Something really bad happened to me when I was eight or nine. I’m 17 today, and I don’t know what to do. Nobody around me knows that this thing happened. I know it would destroy my parents if I told them. A doctor told me I have PTSD, but I’m not officially diagnosed with anything. I hate everything about myself. I hurt myself so I can cope a little better. I know talking to someone would be the answer to my pain, but I just can’t tell my parents that I need to see a therapist again. Please, what can I do to feel good again? —A.

Hey, A. First of all, thanks so much for sending this. I’m so, so sorry for what you’re going through right now. But I’m also really glad to be talking to you, and—is it weird for a stranger to say this?—I’m proud of you. Because just by putting this information together and asking somebody what to do, you’re proving that you’re really brave.

Here is the thing: I also think that it would be a really good idea for you to talk to a therapist. You’ve already got a doctor saying that you have post-traumatic stress disorder (PTSD) and from your letter, it seems to me that the doctor was probably right—or close enough. It’s clear that you are in tremendous pain right now, and believe it or not, this kind of pain tends to get much worse when you keep it a secret. Right now, you’re hurting yourself in two ways: physically, when the stress and pain get to be too much, which is the first thing we need to stop, by the way. I’m not judging, but it causes so many more problems and solves none, and it could eventually ramp up to hurting yourself in a major, permanent, very bad way. There is absolutely no need to punish yourself for being sad or scared, and a therapist will be able to help you find much better ways to relieve this stress.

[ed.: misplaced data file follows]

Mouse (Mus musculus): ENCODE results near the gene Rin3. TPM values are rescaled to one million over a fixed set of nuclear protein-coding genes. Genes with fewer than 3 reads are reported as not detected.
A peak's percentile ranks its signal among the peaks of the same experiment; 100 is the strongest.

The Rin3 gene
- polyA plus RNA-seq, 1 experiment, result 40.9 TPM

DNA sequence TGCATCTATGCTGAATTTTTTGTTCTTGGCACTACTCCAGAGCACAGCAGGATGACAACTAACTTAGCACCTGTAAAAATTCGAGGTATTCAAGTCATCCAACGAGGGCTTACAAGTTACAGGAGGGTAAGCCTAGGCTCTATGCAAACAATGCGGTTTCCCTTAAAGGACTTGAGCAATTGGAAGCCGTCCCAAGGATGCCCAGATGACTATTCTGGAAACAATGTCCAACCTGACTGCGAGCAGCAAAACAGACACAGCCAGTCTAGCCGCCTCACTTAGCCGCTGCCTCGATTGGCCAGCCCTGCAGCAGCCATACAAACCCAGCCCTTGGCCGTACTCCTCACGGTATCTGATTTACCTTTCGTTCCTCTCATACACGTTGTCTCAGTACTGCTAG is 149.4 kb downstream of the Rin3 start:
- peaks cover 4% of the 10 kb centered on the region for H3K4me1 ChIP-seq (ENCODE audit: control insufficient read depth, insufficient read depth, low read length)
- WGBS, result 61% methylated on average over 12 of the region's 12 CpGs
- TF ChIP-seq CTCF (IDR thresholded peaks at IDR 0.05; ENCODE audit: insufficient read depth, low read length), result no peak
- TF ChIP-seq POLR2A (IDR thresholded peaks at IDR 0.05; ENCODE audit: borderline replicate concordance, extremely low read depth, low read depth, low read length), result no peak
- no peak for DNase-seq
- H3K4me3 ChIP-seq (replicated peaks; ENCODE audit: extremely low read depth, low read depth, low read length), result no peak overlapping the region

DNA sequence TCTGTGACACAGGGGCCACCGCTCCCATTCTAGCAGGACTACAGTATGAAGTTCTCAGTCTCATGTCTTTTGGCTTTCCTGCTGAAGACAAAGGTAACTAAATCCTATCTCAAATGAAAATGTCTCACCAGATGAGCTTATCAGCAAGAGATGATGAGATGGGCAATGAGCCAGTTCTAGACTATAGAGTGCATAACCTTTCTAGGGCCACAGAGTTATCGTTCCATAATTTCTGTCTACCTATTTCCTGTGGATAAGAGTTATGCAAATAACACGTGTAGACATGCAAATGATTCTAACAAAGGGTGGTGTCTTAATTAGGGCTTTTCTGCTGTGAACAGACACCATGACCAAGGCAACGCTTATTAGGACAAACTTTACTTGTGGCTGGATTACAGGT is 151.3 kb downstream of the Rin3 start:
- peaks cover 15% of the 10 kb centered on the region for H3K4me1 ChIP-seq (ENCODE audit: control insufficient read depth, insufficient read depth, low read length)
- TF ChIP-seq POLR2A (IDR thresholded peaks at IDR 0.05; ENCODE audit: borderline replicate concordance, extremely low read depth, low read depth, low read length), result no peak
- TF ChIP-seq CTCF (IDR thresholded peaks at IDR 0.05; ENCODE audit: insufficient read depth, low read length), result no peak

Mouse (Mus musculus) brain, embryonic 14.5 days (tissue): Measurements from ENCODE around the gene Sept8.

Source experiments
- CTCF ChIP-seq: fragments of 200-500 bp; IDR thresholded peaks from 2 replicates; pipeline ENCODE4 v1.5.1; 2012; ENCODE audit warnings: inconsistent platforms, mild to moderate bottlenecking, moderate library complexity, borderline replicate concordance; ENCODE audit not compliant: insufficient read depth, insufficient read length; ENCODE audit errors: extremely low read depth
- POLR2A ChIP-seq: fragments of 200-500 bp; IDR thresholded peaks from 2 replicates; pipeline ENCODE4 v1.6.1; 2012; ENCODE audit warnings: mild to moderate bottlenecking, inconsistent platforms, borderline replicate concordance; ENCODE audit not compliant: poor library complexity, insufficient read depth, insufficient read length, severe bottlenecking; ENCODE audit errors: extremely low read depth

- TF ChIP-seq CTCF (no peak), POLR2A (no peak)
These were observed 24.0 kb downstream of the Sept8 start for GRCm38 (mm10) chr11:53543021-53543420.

You’re also hurting yourself by making yourself handle all this pain alone. Again, not judging: this is something lots of people do. Isolating yourself feels very natural and like a good form of self-protection. But actually, it tends to make your pain and stress much worse, because you can’t get any support. I would bet that, no matter how huge your secret feels, there are people in your life who would respond to it with love and care.

But I would recommend starting with a therapist. They hear painful secrets for a living, and their job is to help you figure out new, safe ways to deal with and relieve that pain. You absolutely do not need to tell your parents everything about why you need to see a therapist! Just tell them you need one. Lots of people do, for lots of reasons. If necessary, tell them what feels like a safe part of the truth: say that you’re feeling really bad about yourself, and you want professional help. Say that you’re extremely stressed out and depressed. Say whatever conveys (a) you need to get to a therapist’s office, and (b) you have good reasons. Most therapists who work with young people do want to help their patients share their lives with their parents, aside from being required to notify people if their patients are in ongoing danger, and maybe yours will eventually encourage you to talk about what happened. But a good therapist will work with you to figure out exactly what is comfortable to share, and how to share it, and when. And they’re likely to be especially sensitive about that with you given that trust is a huge part of your problems. That can be the first thing you discuss.

The fact that you’re reaching out, right now, shows that your instincts are good. There is a huge part of you that really, really wants to get better. So right now, you need to follow that part of you to safety. Telling your parents that you need therapy is that first, small step toward getting better. —Sady

My boyfriend is doing terribly in school. He puts things off until the last minute and ends up getting so stressed out that he often skips class. I try to help him get work done, but really, that’s not fair—it’s his work! I really want to help him out, though, because it sucks seeing him so behind! What can I do? —Emily, Boston

Hi Emily! Lifelong procrastinator here to answer your question! So committed am I to procrastinating that I’ve done nothing but procrastinate all weekend on answering your question. I actually woke up in the middle of the night thinking, CRAP, why am I STILL procrastinating on that? So everything I’m about to say comes with a caveat. That said, it is possible to change! I can change, I can change, I can change, I can change is the procrastinator’s mantra, and we have to say it and mean it.